The Atlantic hurricane season is from June 1 to November 30, but most hurricanes occur during the fall months. However, natural disasters like cloudbursts or hurricanes do not strike with prior notice. When they do strike, it is often with such severity that it leaves many households in shambles. The hardest hit are mostly electronic gadgets like home air conditioners take the hardest blows. Even after the effect of a severe hurricane subsides, you may find the cooling unit in an unstable condition. HVAC Philly the local HVAC experts who serve the greater Philadelphia, Buck and Montgomery County, PA area, give helpful tips on how to protect your air conditioning system from a thunderstorm’s catastrophic effect.
Tip #1: Take precautionary measures before storm strikes.
Start by taking preventive steps before the hurricane season sets in. If you are aware of the approximate time when the storm is going to strike, and luckily we live in an information age where we are able to be pre-warned with ample time, then prior to that, turn on the air conditioner. Adjust the setting in a way that the indoor temperature turns several degrees cooler than normal level. By pre-cooling it helps keep the home temperature comfortable for longer hours, even if power failure happens accidentally.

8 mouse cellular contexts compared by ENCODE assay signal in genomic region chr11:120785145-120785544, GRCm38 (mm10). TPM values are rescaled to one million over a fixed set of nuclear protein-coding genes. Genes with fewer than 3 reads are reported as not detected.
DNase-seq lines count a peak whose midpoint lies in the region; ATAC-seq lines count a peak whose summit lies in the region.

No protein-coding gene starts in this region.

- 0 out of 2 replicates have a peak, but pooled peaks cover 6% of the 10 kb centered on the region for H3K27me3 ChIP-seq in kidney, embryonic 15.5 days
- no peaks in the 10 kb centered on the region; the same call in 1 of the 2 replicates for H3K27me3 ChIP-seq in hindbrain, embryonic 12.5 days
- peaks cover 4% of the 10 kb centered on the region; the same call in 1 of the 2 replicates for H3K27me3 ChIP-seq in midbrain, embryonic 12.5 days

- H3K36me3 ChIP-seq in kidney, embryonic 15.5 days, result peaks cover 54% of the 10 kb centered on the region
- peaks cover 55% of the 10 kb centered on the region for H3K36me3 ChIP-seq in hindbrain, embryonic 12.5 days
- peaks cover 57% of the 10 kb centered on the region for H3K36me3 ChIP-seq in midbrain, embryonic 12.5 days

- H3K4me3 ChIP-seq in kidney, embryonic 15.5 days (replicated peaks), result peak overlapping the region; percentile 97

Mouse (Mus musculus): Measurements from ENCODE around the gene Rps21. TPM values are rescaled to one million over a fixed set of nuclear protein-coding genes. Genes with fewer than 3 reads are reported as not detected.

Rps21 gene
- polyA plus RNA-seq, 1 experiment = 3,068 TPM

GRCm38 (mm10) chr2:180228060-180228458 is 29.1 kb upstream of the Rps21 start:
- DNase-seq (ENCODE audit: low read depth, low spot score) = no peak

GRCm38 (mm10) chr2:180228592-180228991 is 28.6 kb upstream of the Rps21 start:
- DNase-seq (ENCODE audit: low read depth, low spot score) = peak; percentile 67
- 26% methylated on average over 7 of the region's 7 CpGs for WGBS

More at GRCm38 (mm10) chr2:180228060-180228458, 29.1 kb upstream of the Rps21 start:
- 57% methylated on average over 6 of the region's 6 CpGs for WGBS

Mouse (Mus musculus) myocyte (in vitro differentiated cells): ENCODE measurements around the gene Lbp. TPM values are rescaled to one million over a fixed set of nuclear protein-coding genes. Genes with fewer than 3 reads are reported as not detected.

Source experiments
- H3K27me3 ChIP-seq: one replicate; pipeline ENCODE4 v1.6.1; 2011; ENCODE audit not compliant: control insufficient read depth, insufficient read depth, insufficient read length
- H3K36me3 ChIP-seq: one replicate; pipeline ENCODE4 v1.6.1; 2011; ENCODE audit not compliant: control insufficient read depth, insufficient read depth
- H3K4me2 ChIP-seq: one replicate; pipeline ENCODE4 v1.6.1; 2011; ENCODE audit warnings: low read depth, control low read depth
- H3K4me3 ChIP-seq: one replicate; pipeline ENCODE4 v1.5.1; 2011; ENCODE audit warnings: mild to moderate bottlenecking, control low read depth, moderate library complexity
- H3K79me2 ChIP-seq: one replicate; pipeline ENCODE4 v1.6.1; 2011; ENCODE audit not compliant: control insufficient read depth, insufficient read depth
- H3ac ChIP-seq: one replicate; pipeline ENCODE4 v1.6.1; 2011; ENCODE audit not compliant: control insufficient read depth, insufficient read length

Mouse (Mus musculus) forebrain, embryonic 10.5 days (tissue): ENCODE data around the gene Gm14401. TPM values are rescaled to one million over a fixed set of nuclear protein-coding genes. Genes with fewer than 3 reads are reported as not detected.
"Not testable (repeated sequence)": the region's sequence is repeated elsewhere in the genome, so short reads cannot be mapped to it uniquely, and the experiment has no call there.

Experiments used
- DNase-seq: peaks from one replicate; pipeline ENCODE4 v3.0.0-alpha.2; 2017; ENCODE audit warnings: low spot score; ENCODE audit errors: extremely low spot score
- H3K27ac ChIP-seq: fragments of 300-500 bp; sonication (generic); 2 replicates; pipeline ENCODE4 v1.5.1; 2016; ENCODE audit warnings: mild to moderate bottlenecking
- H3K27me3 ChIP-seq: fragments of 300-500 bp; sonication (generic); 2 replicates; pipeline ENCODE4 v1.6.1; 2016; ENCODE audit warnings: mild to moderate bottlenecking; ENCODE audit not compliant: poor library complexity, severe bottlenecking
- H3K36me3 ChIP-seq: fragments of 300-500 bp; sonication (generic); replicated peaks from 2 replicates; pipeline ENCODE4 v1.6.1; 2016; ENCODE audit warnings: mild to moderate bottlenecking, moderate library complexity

Tip #2: Turn off your cooling unit during the hurricane.
Should you operate your air conditioner during a hurricane? The answer is a big No. Make sure that the air conditioning unit is switched off as the storm strikes. In many areas, the power supply gets interrupted during a heavy storm or downpour. If the air conditioner is running at that time, it could cause severe damage because of erratic power failures. When natural disaster strikes, irregular power interruptions can put additional pressure on the compressor and other components of the cooling unit. You might end up changing the entire unit or some of its crucial components, once the stormy season is over.
Tip #3: Turn on the cooling unit as soon as the storm passes.
It is suggested that you turn on the cooling unit, as early as possible. Some delay might happen because of power problems, however you should still try to operate your air conditioner once your power condition returns to normalcy. Keeping the unit idle for too long will invite mold to grow in the unit’s ducts and system. Your home as well as the air conditioning system has just now gone through an extreme heat and high moisture weather mayhem. This provides perfect setting for mold to thrive.
You should also be careful if you suspect something is amiss with the central air’s operation. If you do feel that the storm’s severity has created damage inside part of the cooling system then trying to run it would make the situation even worse. Detection or evidence of any electrical smoke should be taken very seriously. In such a scenario, get it immediately checked by any skilled HVAC professional.
Tip #4: Prepare your air conditioner to ward off the effects of the storm.
One thing to keep in mind is that it is not always a hurricane which harms your cooling system. Sometimes heavy wind and rain play havoc too by damaging the air conditioning unit. After any such natural disaster, you should consider a thorough checkup of the cooling system with special stress on duct cleaning.
No matter how devastating the hurricane looks, by following these simple tips you can efficiently protect the air conditioner throughout the stormy season.
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